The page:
169 relations: Acclamatio, Accusative and infinitive, Accusative case, Acritic songs, Al-Andalus, Alexander the Great, Alexandria, Alexios I Komnenos, Allophone, Alphabetical order, Anatolia, Ancient Greek, Anna Komnene, Apheresis (linguistics), Aragonese language, Armenian language, Aspirated consonant, Attic Greek, Atticism, Augment (linguistics), Back vowel, Basileus, Bazaar, Bible, Bohemond I of Antioch, Bridge of Arta, Bulgarian language, Byzantine Empire, Byzantine Greece, Byzantine literature, Byzantine studies, Cappadocian Greek, Carian language, Charles du Fresne, sieur du Cange, Chatalar Inscription, Chronicle, Chronicle of the Morea, Church Slavonic language, Classical antiquity, Classical Arabic, Clitic, Close vowel, Comparative, Comparison of standard Bosnian, Croatian, Montenegrin and Serbian, Consonant, Consonant cluster, Constantine VII, Constantinople, Contraction (grammar), Corpus Juris Civilis, ..., Crimea, Cypriot Greek, Dative case, Declension, Demonstrative, Dependent clause, Dervish, Dialect, Digenes Akritas, Diglossia, Diphthong, Dissimilation, Eastern Orthodox Church, Empire of Trebizond, Fall of Constantinople, Frankokratia, Fricative consonant, Front vowel, Genetic relationship (linguistics), Genitive absolute, Genitive case, Gerund, Gothic language, Grammatical aspect, Grammatical particle, Greek alphabet, Greek language, Greek language question, Greek minuscule, Greek Orthodox Church, Griko dialect, Hagiography, Hajji, Hellenic languages, Hellenistic period, Heraclius, Historiography, Homophone, Humanism, Indo-European languages, Infinitive, Inflection, Iota subscript, Iotacism, Jireček Line, Kingdom of Candia, Koine Greek, Late antiquity, Latin, Loanword, Ludwig Maximilian University of Munich, Lycian language, Lydian language, Magna Graecia, Mariupol Greek, Mediterranean Sea, Metre (poetry), Michael Psellos, Mid vowel, Middle Ages, Modern Greek, Monophthong, Morphology (linguistics), Mystras, Nasalization, Neologism, New Testament, Nominative case, Old Church Slavonic, Omurtag's Tarnovo Inscription, Open vowel, Optative mood, Ottoman Turks, Palate, Paris, Peloponnese, Pentecost, Perfect (grammar), Personal pronoun, Philhellenism, Phonology, Phonotactics, Phrygian language, Political verse, Pontic Greek, Proto-Greek language, Reduplication, Roman Empire, Romanian language, Romanos the Melodist, Rough breathing, Roundedness, Russian language, Saints Cyril and Methodius, Sandhi, Seljuk Empire, Serbian language, Sigma, Slavic languages, Spyridon Lambros, Stop consonant, Stress (linguistics), Suda, Suffix, Synizesis, Syntax, Syria, The Dead Brother's Song, Theophanes the Confessor, Timarion, Tsakonian language, Turkish language, Ukrainian language, Ulfilas, Velar consonant, Voice (phonetics), Voicelessness, Vulgar Latin, Word stem. Expand index (119 more) » « Shrink index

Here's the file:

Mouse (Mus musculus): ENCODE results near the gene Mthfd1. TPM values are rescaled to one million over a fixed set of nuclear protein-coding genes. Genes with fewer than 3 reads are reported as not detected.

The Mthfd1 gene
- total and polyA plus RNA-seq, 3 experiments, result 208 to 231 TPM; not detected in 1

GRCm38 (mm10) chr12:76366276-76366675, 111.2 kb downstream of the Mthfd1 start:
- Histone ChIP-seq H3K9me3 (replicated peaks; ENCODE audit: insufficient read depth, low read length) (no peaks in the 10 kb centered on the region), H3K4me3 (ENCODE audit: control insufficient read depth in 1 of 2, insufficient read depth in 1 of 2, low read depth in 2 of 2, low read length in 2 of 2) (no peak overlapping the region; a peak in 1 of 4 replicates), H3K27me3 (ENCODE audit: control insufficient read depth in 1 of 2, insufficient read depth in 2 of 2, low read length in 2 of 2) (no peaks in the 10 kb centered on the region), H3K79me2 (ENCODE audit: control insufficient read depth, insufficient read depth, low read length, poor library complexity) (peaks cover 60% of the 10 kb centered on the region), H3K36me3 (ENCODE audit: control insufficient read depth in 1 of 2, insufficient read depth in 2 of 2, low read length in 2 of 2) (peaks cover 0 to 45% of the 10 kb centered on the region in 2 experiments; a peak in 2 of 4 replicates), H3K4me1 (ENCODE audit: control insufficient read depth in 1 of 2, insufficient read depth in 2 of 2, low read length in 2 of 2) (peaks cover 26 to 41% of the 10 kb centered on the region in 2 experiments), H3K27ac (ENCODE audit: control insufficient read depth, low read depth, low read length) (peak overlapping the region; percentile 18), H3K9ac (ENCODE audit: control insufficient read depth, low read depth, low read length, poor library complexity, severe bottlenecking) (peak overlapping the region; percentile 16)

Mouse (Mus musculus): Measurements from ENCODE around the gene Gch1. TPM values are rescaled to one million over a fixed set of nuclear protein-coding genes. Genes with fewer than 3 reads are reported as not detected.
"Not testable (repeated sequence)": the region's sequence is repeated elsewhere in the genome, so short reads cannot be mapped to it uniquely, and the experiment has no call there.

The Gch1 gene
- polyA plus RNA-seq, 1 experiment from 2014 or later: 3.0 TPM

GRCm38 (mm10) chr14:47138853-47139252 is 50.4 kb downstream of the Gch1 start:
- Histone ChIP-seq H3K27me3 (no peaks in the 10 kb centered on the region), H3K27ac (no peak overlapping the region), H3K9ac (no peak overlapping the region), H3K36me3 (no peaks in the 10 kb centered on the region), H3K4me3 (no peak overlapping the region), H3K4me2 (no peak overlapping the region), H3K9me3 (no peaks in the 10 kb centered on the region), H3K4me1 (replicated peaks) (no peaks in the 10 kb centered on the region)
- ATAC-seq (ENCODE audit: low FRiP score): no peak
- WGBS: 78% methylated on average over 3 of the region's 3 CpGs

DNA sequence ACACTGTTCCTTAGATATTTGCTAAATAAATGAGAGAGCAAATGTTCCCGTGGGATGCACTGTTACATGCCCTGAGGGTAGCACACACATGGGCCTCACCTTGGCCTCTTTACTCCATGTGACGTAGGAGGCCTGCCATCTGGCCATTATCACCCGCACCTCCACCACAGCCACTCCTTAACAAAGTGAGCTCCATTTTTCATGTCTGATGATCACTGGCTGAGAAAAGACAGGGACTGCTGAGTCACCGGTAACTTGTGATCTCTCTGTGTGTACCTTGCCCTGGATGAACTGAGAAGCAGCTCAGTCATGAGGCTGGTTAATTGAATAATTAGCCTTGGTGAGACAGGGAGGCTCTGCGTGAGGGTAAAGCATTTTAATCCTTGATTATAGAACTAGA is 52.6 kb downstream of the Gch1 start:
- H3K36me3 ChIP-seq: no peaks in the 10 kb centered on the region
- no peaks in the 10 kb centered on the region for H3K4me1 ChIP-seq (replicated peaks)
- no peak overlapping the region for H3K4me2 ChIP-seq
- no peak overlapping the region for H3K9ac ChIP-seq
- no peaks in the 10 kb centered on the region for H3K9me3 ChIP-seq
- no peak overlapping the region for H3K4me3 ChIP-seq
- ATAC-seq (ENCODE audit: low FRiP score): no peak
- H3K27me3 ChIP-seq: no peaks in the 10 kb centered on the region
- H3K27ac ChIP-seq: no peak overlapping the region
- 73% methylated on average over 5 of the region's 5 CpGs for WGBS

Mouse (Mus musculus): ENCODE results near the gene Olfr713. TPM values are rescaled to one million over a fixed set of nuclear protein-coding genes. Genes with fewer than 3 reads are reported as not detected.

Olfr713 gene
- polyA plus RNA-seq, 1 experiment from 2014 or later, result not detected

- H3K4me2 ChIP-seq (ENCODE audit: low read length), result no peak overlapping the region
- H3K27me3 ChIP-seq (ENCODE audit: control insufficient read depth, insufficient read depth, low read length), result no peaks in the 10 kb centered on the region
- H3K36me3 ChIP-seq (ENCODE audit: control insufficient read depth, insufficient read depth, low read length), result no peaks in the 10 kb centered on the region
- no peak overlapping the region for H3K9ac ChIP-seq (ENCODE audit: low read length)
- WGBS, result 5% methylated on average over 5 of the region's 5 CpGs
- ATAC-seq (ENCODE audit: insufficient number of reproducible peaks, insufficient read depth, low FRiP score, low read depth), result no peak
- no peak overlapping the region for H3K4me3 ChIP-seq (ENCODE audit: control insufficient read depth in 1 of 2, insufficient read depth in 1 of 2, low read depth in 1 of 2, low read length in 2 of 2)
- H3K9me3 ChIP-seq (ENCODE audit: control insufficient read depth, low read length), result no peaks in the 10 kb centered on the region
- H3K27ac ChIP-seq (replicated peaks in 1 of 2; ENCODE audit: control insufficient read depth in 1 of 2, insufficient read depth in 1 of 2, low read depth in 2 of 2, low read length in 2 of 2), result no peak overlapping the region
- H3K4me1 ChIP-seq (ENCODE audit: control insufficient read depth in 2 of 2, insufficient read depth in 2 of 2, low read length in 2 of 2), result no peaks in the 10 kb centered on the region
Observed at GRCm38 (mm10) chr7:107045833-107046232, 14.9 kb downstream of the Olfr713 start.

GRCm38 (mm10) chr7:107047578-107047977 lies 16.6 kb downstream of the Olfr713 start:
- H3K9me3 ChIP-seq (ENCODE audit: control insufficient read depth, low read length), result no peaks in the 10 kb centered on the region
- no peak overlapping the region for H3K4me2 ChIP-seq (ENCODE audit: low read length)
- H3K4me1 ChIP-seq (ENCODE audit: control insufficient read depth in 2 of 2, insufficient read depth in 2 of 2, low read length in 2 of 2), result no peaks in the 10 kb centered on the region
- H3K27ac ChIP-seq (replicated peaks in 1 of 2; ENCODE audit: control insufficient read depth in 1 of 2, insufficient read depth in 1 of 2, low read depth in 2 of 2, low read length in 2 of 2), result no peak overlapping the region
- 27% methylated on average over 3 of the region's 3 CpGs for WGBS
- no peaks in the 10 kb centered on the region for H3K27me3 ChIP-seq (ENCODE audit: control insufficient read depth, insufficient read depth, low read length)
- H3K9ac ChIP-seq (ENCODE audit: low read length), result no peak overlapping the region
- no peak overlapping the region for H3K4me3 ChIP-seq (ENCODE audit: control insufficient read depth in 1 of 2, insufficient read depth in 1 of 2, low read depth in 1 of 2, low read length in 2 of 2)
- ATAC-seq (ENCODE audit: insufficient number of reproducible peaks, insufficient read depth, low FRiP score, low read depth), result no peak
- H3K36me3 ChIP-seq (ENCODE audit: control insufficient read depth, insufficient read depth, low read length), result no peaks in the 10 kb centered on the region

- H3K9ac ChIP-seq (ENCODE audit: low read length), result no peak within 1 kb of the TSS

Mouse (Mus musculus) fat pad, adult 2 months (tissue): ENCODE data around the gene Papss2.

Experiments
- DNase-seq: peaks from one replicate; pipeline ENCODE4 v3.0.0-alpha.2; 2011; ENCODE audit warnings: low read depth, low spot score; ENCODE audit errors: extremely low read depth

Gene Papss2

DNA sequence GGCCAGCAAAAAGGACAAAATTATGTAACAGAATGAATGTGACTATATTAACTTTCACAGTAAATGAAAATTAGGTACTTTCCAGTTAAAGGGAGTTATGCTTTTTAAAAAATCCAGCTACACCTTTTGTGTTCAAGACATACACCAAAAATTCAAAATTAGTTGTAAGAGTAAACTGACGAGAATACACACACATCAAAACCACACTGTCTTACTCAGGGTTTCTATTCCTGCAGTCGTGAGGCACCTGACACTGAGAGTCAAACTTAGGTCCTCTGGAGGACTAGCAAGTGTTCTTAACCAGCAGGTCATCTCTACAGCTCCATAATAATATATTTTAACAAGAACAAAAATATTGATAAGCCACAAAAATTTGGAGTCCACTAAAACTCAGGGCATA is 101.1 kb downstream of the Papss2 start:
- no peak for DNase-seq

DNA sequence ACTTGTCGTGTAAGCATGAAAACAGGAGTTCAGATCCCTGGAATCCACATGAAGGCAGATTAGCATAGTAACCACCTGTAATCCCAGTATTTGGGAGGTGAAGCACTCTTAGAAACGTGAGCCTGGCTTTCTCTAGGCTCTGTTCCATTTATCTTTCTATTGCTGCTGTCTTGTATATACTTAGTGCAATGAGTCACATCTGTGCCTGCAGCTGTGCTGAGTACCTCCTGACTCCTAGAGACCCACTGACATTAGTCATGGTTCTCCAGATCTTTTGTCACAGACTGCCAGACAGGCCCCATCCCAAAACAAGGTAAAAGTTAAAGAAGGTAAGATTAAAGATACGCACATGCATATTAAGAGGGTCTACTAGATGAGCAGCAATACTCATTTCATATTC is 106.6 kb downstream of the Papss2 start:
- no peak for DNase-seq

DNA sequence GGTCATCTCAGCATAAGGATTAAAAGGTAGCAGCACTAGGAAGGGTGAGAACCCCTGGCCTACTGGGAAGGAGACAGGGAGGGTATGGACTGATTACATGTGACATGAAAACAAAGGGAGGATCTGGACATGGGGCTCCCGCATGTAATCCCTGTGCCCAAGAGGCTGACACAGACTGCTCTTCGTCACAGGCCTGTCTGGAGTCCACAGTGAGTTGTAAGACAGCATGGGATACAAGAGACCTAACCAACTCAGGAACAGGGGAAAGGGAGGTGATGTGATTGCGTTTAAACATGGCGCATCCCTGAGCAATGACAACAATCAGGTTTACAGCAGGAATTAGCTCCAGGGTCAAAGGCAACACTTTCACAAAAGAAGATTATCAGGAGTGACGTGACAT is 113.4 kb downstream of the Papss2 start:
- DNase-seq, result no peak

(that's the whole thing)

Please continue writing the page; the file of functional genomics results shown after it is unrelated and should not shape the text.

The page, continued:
In Ancient Roman and Byzantine tradition, acclamatio (Koiné ἀκτολογία aktologia) was the public expression of approbation or disapprobation, pleasure or displeasure, etc., by loud acclamations.
In grammar, accusative and infinitive is the name for a syntactic construction of Latin and Greek, also found in various forms in other languages such as English and Spanish.
The accusative case (abbreviated) of a noun is the grammatical case used to mark the direct object of a transitive verb.
The Acritic songs ("frontiersmen songs") are the heroic or epic poetry that emerged in the Byzantine Empire probably around the 9th century.
Al-Andalus (الأنْدَلُس, trans.; al-Ándalus; al-Ândalus; al-Àndalus; Berber: Andalus), also known as Muslim Spain, Muslim Iberia, or Islamic Iberia, was a medieval Muslim territory and cultural domain occupying at its peak most of what are today Spain and Portugal.
Alexander III of Macedon (20/21 July 356 BC – 10/11 June 323 BC), commonly known as Alexander the Great (Aléxandros ho Mégas), was a king (basileus) of the ancient Greek kingdom of Macedon and a member of the Argead dynasty.
Alexandria (or; Arabic: الإسكندرية; Egyptian Arabic: إسكندرية; Ⲁⲗⲉⲝⲁⲛⲇⲣⲓⲁ; Ⲣⲁⲕⲟⲧⲉ) is the second-largest city in Egypt and a major economic centre, extending about along the coast of the Mediterranean Sea in the north central part of the country.
Alexios I Komnenos (Ἀλέξιος Αʹ Κομνηνός., c. 1048 – 15 August 1118) was Byzantine emperor from 1081 to 1118.
In phonology, an allophone (from the ἄλλος, állos, "other" and φωνή, phōnē, "voice, sound") is one of a set of multiple possible spoken sounds, or phones, or signs used to pronounce a single phoneme in a particular language.
Alphabetical order is a system whereby strings of characters are placed in order based on the position of the characters in the conventional ordering of an alphabet.
Anatolia (Modern Greek: Ανατολία Anatolía, from Ἀνατολή Anatolḗ,; "east" or "rise"), also known as Asia Minor (Medieval and Modern Greek: Μικρά Ἀσία Mikrá Asía, "small Asia"), Asian Turkey, the Anatolian peninsula, or the Anatolian plateau, is the westernmost protrusion of Asia, which makes up the majority of modern-day Turkey.